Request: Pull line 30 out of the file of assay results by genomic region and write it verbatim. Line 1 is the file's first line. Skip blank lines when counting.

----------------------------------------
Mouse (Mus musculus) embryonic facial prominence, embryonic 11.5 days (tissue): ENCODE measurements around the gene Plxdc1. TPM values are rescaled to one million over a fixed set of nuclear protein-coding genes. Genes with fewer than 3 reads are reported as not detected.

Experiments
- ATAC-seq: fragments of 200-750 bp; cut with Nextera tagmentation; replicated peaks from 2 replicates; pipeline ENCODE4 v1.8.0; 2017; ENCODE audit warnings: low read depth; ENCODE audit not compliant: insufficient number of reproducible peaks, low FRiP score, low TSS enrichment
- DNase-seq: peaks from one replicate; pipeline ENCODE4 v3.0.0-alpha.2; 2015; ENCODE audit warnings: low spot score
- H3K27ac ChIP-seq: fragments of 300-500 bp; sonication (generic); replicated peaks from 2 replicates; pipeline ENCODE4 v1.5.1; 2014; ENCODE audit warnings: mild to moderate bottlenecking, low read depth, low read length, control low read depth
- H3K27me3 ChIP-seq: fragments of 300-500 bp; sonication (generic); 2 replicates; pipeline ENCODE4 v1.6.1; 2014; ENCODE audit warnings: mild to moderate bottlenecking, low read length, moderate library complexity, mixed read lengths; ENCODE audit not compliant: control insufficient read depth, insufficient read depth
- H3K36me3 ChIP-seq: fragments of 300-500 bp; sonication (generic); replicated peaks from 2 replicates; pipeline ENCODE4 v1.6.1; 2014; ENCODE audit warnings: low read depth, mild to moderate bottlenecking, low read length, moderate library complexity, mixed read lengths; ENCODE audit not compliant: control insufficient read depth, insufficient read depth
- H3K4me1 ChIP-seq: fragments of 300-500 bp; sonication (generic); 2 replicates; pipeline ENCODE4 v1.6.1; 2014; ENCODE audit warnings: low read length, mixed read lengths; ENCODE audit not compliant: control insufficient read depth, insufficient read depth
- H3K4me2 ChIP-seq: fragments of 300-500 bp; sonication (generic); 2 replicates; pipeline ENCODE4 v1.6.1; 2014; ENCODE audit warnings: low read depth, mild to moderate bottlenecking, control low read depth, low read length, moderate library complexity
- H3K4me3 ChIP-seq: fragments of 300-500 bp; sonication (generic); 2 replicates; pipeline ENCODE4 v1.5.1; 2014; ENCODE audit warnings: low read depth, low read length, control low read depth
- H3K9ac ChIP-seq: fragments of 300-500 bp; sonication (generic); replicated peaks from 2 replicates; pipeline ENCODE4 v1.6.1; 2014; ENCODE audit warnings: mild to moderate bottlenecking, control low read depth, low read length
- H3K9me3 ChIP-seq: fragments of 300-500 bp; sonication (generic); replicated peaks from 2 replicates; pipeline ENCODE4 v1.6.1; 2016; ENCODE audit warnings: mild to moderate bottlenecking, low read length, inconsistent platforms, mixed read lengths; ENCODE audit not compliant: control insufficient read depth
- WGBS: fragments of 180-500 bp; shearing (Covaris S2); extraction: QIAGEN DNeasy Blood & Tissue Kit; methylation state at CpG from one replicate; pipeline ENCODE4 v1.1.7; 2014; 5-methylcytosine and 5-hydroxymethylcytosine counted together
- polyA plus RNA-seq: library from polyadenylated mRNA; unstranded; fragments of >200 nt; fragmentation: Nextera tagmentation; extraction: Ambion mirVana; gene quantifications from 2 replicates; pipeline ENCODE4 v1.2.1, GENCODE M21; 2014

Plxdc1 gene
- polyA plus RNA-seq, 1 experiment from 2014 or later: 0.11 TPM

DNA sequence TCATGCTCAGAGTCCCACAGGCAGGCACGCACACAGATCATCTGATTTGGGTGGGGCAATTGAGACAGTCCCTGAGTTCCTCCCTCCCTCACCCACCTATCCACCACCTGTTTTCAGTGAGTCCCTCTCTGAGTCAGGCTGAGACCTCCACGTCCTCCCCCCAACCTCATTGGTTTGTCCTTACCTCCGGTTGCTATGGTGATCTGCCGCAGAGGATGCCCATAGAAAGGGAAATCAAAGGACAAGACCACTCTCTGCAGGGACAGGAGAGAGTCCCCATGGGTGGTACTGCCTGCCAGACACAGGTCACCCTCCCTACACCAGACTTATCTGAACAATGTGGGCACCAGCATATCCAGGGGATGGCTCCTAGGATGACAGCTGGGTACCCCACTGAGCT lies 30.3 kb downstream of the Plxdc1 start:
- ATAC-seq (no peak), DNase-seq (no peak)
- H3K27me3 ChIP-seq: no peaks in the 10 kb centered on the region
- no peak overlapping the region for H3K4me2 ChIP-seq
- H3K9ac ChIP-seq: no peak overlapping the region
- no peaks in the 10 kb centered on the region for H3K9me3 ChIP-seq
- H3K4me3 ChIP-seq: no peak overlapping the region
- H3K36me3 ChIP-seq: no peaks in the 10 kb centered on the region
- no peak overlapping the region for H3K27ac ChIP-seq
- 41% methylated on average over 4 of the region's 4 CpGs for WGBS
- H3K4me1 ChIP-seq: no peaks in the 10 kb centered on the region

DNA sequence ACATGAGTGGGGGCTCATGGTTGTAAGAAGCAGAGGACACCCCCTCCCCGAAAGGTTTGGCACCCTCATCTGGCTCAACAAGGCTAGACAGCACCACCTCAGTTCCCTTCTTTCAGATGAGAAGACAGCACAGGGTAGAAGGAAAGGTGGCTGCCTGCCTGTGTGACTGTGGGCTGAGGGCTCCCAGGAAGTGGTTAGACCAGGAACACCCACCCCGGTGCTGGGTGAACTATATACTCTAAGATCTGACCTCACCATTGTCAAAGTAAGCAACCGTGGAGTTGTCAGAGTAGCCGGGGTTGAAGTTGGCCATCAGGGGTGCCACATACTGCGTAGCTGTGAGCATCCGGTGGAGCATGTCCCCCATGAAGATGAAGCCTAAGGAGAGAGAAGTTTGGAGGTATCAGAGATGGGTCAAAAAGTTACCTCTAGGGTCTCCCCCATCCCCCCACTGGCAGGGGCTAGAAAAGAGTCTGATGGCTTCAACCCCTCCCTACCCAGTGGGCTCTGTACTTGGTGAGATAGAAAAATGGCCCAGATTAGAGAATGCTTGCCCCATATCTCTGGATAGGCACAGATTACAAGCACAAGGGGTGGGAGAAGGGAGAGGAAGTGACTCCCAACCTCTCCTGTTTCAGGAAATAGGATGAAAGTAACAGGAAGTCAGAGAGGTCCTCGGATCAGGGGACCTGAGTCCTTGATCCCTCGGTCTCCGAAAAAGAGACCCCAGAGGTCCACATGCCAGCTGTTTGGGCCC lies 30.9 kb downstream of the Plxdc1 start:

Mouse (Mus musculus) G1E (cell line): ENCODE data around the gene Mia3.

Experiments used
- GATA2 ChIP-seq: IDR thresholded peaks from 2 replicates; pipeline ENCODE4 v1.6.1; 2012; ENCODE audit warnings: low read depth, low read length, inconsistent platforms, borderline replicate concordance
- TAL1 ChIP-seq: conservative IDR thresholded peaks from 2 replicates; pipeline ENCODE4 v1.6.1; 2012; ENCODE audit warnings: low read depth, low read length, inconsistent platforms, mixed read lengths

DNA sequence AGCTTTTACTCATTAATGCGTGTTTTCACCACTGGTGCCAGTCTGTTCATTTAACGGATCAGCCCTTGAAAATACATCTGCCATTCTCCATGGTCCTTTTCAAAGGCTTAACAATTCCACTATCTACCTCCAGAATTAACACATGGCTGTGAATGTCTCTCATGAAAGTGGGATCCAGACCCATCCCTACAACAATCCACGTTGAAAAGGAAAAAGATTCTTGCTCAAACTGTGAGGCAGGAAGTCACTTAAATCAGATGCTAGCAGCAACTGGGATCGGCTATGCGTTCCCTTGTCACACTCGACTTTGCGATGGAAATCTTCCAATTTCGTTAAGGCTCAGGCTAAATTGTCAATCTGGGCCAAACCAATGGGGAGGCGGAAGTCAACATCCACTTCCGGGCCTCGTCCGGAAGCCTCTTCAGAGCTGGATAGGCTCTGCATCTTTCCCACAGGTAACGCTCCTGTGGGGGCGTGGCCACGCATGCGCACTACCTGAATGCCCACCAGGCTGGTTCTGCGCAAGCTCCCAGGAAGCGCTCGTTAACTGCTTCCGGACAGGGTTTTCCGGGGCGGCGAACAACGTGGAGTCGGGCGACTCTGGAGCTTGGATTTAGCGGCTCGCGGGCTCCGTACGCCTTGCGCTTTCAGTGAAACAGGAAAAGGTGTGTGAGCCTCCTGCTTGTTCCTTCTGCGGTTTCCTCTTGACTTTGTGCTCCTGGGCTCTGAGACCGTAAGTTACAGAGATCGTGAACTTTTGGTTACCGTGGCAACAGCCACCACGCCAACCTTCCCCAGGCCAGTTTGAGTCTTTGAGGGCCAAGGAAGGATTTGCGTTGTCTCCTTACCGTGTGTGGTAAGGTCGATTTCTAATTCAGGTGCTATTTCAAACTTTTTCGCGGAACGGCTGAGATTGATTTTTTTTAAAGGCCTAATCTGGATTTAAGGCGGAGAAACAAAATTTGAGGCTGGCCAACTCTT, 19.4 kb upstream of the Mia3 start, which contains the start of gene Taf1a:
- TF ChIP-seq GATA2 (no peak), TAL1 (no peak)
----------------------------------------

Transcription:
Experiments used